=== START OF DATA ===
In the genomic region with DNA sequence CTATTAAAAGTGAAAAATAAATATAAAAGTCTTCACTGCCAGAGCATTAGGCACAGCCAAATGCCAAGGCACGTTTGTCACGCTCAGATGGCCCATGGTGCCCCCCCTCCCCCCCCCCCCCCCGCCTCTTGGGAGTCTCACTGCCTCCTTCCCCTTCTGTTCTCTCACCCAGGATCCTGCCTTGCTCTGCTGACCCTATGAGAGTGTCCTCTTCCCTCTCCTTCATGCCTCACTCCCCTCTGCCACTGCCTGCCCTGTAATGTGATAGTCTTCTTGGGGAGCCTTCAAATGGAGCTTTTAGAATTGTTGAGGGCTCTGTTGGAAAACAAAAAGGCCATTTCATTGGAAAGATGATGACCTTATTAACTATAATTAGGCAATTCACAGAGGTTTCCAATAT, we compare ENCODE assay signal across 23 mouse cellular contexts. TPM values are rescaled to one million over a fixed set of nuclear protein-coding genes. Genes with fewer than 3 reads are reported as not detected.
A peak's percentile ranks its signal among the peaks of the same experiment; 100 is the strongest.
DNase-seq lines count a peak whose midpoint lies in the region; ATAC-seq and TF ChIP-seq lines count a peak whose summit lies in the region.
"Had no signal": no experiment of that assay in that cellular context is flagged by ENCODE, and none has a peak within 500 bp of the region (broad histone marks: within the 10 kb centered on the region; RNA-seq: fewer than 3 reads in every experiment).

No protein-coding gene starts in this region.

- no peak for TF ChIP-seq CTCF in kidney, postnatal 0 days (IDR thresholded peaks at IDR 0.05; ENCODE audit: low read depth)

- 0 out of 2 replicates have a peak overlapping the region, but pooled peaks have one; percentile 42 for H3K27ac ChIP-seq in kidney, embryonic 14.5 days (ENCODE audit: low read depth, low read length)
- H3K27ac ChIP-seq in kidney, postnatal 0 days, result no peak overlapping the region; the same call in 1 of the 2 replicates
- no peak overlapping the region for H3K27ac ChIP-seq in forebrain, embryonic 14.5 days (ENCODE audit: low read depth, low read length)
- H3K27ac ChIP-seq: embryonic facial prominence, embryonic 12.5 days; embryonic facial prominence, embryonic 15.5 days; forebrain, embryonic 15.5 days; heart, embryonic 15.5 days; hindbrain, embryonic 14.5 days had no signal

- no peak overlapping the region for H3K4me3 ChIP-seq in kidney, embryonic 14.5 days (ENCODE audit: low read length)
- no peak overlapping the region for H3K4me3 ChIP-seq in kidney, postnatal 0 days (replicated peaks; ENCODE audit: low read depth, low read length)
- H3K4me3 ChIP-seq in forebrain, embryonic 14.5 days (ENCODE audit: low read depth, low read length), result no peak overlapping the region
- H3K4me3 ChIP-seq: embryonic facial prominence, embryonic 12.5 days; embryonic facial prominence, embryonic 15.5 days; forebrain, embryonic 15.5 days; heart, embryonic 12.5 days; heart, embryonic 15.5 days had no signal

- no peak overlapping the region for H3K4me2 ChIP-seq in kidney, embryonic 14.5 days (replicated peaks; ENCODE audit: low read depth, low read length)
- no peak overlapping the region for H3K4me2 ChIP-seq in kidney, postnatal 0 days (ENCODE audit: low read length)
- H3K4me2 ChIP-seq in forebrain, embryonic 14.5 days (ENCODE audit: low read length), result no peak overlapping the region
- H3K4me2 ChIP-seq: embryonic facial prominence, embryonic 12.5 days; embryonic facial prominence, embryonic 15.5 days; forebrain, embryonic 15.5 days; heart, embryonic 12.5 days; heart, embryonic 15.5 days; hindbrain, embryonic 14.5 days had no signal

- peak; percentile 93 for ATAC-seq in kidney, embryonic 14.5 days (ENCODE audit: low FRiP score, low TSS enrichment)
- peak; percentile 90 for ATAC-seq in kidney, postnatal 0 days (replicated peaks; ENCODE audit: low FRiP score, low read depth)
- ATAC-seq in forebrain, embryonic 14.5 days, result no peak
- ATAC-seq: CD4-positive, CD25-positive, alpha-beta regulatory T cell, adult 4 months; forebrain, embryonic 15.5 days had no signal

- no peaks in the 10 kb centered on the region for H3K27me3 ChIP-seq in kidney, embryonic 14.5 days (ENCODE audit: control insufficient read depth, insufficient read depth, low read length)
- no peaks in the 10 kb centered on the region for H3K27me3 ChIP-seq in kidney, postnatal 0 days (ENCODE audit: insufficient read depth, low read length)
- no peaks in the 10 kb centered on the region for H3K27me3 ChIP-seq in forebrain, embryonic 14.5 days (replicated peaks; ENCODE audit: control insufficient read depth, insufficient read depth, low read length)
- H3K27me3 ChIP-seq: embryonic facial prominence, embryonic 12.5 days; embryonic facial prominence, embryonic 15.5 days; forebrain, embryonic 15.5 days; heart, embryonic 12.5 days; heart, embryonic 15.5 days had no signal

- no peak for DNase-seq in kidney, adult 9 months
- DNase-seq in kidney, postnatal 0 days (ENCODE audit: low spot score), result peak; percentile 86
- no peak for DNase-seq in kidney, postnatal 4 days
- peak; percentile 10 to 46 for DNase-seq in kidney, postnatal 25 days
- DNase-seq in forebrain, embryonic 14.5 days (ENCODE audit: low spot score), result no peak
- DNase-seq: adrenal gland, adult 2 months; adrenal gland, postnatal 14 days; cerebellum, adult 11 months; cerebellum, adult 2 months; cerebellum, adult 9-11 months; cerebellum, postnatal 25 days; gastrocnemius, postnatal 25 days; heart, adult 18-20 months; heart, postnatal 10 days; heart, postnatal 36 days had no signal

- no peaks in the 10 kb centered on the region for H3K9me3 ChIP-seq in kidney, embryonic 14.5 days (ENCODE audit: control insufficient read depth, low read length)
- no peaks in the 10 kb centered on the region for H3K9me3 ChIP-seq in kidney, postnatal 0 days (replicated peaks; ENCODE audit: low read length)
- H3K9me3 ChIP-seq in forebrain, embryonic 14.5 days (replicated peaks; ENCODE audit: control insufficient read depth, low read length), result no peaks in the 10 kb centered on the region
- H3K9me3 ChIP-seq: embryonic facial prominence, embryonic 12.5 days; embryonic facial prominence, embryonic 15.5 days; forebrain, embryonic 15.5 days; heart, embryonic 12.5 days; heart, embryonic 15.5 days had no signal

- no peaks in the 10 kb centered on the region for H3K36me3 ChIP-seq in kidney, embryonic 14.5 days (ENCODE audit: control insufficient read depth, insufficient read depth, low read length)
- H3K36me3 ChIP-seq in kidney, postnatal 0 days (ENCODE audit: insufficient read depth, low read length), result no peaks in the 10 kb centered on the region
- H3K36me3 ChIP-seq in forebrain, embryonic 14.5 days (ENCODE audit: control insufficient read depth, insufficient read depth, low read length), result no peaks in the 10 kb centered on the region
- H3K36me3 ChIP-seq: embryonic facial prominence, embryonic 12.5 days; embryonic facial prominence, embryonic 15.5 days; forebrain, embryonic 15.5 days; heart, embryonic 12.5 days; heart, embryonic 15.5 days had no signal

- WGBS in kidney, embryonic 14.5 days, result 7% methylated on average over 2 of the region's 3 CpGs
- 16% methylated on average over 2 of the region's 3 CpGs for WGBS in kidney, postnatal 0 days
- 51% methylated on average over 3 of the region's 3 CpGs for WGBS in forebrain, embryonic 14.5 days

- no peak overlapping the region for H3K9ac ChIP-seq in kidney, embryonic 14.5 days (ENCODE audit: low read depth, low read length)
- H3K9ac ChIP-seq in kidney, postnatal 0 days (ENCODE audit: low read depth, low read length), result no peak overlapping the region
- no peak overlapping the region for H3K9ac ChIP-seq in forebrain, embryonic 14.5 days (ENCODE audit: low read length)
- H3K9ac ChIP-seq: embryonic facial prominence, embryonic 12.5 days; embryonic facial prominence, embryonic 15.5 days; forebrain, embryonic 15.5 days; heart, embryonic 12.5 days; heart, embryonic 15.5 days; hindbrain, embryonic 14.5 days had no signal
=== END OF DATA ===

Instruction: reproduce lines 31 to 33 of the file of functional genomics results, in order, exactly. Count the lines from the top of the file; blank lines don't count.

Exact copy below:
- DNase-seq in forebrain, embryonic 14.5 days (ENCODE audit: low spot score), result no peak
- DNase-seq: adrenal gland, adult 2 months; adrenal gland, postnatal 14 days; cerebellum, adult 11 months; cerebellum, adult 2 months; cerebellum, adult 9-11 months; cerebellum, postnatal 25 days; gastrocnemius, postnatal 25 days; heart, adult 18-20 months; heart, postnatal 10 days; heart, postnatal 36 days had no signal

- no peaks in the 10 kb centered on the region for H3K9me3 ChIP-seq in kidney, embryonic 14.5 days (ENCODE audit: control insufficient read depth, low read length)